From the Journals

In children with ALL, physical and emotional effects persist

 

Key clinical point: Simple questionnaires can identify children with average-risk acute lymphoblastic leukemia (ALL) who are likely to experience physical and emotional impairments during treatment.

Major finding: At 26 months after diagnosis, a considerable proportion of children identified at 2 months after diagnosis still had impairments in physical functioning (11.9%) and emotional functioning (9.8%).

Data source: A prospective cohort study of 594 participants with average-risk ALL in the Children’s Oncology Group AALL0932 trial.

Disclosures: The National Institutes of Health, National Cancer Institute, and St. Baldrick’s Foundation provided funding for the study.


 

FROM CANCER

Among children with average-risk acute lymphoblastic leukemia (ALL), those with impairments in physical and emotional functioning at 2 months after diagnosis are likely to have continuing difficulties over 2 years later, based on the results of a 594-patient study published online in Cancer (2017 Nov 7. doi: 10.1002/cncr.31085).

“These results provide a compelling rationale to screen patients for physical and emotional functioning early in therapy to target interventions toward patients at the highest risk of later impairment,” wrote lead author Daniel J. Zheng, MD, of the section of pediatric hematology-oncology at Yale University, New Haven, Conn., and coauthors.

Dr. Zheng and his colleagues measured impairments in children with average-risk ALL using the Pediatric Quality of Life Inventory Generic Core Scales Version 4.0 (PedsQL4.0), a 23-item survey that measures a child’s quality of life, and the 12-question General Functioning subscale of the McMaster Family Assessment Device (FAD-GF). Both are quick and low-cost screening measures that can be conducted in the clinic, they added. Evaluations occurred at approximately 2 months, 8 months, 17 months, 26 months, and 38 months (boys only) after diagnosis. The mean age of participants at diagnosis was 6.0 years (standard deviation, 1.6 years).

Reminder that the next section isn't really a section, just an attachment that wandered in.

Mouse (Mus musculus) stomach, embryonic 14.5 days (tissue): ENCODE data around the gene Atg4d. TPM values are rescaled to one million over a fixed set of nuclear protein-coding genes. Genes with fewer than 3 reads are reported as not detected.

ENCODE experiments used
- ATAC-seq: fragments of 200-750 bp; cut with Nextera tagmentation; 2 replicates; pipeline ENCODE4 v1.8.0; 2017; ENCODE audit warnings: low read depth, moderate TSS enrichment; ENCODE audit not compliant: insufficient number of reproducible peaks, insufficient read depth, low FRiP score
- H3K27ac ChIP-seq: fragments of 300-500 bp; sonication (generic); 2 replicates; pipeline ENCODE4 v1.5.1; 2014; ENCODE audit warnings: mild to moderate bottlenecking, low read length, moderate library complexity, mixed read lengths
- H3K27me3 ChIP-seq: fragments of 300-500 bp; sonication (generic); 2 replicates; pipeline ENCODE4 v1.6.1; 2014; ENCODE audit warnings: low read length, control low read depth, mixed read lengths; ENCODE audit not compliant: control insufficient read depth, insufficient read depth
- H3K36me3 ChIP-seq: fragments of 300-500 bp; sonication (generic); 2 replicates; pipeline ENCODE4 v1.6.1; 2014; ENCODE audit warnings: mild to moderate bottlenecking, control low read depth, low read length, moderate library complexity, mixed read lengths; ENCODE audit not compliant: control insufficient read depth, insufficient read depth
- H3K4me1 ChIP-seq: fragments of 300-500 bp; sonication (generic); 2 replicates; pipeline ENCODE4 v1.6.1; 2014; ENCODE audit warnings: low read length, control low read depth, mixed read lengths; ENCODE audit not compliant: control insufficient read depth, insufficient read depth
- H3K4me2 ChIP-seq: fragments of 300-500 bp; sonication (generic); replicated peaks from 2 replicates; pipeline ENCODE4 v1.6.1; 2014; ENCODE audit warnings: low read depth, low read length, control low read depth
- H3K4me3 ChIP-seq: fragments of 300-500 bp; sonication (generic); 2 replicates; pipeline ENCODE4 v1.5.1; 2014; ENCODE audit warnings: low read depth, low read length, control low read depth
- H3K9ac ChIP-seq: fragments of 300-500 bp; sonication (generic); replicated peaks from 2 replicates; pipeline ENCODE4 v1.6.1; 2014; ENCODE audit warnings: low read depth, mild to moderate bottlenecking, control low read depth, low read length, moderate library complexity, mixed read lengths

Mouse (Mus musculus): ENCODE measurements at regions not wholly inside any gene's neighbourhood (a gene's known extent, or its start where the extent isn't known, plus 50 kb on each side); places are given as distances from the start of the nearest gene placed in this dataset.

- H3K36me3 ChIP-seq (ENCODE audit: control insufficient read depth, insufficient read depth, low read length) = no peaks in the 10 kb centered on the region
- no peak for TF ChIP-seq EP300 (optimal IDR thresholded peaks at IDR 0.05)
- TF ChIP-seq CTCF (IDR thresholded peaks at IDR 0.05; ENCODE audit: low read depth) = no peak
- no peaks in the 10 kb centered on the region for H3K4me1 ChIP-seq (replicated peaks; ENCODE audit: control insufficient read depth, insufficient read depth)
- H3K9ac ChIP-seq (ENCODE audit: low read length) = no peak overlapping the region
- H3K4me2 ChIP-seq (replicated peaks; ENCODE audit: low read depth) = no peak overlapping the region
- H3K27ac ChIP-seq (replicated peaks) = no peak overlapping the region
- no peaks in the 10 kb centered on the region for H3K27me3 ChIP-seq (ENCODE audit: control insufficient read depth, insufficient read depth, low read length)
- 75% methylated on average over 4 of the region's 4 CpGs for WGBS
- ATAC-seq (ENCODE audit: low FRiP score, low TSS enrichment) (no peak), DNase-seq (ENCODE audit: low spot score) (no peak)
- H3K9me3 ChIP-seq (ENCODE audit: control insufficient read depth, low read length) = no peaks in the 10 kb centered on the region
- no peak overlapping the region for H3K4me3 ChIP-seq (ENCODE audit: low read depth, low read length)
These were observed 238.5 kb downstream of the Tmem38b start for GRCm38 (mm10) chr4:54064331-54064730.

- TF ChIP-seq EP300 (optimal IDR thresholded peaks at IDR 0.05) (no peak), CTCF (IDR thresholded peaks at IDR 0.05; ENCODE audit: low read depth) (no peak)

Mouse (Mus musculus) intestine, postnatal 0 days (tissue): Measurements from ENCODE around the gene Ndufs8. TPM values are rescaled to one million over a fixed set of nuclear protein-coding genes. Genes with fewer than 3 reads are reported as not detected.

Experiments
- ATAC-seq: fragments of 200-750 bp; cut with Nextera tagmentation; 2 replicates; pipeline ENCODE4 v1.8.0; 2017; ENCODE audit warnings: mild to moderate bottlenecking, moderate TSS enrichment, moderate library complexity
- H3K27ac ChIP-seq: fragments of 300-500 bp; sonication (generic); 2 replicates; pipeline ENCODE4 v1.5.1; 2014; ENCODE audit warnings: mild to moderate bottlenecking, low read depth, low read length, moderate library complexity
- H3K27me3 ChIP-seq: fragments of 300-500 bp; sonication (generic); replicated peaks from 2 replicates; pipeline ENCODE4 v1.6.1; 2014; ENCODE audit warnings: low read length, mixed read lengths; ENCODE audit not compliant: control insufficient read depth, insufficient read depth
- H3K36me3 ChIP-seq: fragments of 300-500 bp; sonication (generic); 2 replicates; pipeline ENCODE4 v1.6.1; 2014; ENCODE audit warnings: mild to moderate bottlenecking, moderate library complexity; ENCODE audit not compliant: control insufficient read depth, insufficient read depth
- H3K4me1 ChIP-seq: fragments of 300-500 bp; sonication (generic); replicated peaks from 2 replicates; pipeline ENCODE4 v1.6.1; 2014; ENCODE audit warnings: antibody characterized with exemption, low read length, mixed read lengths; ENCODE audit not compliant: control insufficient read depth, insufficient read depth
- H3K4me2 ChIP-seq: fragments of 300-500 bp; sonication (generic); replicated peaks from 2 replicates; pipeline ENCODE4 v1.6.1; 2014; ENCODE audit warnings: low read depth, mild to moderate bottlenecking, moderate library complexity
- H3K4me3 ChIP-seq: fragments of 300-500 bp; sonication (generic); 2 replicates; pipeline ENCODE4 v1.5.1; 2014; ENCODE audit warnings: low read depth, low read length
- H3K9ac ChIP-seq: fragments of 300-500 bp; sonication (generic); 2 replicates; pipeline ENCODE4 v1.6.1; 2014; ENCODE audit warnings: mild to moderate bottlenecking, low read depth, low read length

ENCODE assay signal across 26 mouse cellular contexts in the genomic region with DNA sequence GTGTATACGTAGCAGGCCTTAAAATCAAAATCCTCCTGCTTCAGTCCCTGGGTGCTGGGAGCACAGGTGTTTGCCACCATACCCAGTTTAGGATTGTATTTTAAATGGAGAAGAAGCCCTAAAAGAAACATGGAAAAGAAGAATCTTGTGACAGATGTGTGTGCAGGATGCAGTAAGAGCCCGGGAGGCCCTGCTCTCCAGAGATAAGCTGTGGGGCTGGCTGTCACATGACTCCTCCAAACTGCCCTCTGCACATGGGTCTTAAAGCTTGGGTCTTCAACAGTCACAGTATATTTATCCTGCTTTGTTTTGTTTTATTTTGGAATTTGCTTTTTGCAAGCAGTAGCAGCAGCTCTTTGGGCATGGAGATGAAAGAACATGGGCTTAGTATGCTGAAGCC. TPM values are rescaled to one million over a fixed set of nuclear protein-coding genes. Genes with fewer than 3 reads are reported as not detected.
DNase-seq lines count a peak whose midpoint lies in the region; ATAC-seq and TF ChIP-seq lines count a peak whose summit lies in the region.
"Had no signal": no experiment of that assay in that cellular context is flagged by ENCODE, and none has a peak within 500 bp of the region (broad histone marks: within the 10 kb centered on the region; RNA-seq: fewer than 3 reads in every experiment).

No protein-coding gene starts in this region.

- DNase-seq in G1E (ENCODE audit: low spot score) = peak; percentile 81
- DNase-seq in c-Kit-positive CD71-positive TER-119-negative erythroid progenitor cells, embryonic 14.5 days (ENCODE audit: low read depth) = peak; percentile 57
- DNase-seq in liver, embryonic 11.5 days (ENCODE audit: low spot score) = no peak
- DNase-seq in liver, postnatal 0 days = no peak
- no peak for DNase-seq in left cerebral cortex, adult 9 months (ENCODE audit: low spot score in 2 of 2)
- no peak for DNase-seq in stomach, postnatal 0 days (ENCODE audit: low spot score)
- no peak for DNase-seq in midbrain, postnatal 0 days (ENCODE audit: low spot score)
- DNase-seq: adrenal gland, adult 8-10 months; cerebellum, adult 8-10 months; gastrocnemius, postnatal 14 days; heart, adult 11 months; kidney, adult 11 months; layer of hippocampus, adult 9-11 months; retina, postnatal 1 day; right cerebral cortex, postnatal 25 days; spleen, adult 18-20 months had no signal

At 2 months after diagnosis, 36.5% of the children had impairments in physical functioning, and 26.2% had impairments in emotional functioning. The population norms for these measures are 2.3% for both scales, investigators wrote. At a 26-month evaluation, levels of impairment were still 11.9% for physical and 9.8% for emotional functioning.

Boys had an additional 38-month evaluation, at which time there were no significant differences in quality of life outcomes versus those observed at 26 months in the girls.

Unhealthy family functioning was a significant predictor of emotional impairment (odds ratio, 1.5; 95% confidence interval, 1.1-2.1) in multivariate models controlling for age and sex.

Strategies are needed to “intervene early and help the substantial proportion of children” with quality of life impairments, the researchers said. In particular, family functioning is “potentially modifiable with early intervention,” as suggested by a series of promising studies of techniques such as stress management sessions for parents. Most techniques feature a “targeted family-centered approach to psychosocial needs” that includes “embedded psychologists” as part of the multidisciplinary cancer care team.

Study funding came from the National Institutes of Health, National Cancer Institute, and the St. Baldrick’s Foundation. Dr. Zheng reported funding from a Yale Medical Student research fellowship, while coauthors reported conflict of interest disclosures from entities including Amgen, Takeda Pharmaceuticals International, and Shire Pharmaceuticals.

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